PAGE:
In the Mexican market, USSEC has focused on tilapia and shrimp production because this sector produces more than 250,000 metric tons (MT) annually, representing a good potential for the utilization of U.S. Soy products. Due to the COVID-19 pandemic, USSEC offers virtual technical support and consultations for select key customers of VIMIFOS, an aqua feed mill and USSEC cooperator, which served to discuss those species’ production procedures and the customers’ feeding practices as well as health and management issues in their operations. More than 286 people attended these conferences.
USSEC consultant Dr. John Hargreaves, renowned aquaculture consultant and water management and carrying capacity calculations specialist, gave presentations, as did Jairo Amezquita, USSEC Aqua Program Manager – Americas.
Dr. Hargreaves provided virtual technical support to the Vimifos customers, who are tilapia and shrimp producers. Three sessions were presented to the producers, who produce in cages as well as in tanks and earthen ponds. The presentations broadly addressed sustainable production in those kinds of systems. Topics included a brief market summary; factors that affect tilapia and shrimp growth, with an emphasis on temperature and oxygen; feeds, feeding programs, and feeding practices; impacts of waste loading on the environment, sustainable carrying capacity level, and methods to reduce nutrient loading. The role of USSEC in promoting the use of U.S. soybean meal in aquafeeds used to support aqua farming in Mexico was explained prior to each presentation. The use and sustainability of U.S. Soy in aqua feeds was also explained to attendees. Discussions about increasing the inclusion rate of soybean meal or other soy products were held with the technical representatives and the general manager of the aquaculture portfolio of the Vimifos aquafeed company.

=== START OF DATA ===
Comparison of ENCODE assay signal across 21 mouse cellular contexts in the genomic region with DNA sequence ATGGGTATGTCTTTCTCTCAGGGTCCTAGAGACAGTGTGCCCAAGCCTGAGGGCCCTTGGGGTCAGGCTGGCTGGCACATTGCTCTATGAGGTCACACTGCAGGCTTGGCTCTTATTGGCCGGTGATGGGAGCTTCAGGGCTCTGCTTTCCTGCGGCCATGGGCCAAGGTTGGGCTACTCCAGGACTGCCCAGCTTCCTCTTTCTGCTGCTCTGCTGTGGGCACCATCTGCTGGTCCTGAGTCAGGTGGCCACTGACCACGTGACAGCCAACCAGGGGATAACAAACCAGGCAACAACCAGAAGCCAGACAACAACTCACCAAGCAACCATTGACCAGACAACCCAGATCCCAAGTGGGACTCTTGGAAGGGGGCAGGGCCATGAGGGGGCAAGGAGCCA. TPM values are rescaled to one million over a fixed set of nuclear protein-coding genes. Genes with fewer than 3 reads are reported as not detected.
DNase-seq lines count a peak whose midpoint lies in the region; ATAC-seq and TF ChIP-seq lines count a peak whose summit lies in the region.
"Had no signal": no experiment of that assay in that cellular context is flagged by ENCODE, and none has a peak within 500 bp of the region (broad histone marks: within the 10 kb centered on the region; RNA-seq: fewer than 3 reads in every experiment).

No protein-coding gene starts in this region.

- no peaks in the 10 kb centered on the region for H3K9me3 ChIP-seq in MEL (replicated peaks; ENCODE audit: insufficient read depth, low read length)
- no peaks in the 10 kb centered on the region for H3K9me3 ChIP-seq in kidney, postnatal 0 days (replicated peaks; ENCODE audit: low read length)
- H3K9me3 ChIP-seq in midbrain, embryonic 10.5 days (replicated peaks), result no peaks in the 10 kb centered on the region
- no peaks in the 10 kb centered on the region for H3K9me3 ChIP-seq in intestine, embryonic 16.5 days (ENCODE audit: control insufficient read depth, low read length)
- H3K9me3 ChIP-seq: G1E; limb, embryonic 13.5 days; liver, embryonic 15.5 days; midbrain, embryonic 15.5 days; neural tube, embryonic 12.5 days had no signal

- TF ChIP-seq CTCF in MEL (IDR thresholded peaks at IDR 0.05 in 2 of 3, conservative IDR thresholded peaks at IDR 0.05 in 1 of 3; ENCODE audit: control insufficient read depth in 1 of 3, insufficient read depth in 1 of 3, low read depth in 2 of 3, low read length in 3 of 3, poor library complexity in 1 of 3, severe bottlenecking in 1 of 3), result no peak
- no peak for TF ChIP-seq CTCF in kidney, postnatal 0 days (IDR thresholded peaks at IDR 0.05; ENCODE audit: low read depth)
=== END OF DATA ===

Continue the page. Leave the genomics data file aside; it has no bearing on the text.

The main recommendations from these virtual sessions and discussions with aqua farmers in Mexico are as follows:
- Establish producer associations. For sustainable production of tilapia and shrimp, collective action is necessary to address disease risks and develop area or zonal management of production within the limits of the system’s carrying capacity.
- Develop a producer code of conduct. This is the next step for most producer associations.
- Adjust cage carrying capacity to oxygen supply. In cage culture, oxygen supply is a function of dissolved oxygen concentration multiplied by water flow rate (current speed). In lakes, experience suggests that no more of 20-25 kg/m3 is possible for large fish and no more than 6-8 kg/m3 for juveniles. Producers should consider emergency measures for oxygen supply during periods when cage density is high and water movement is low.
USSEC will continue supporting the sustainable growth of the aquaculture industry around the world as a source of animal protein production for feeding the humanity.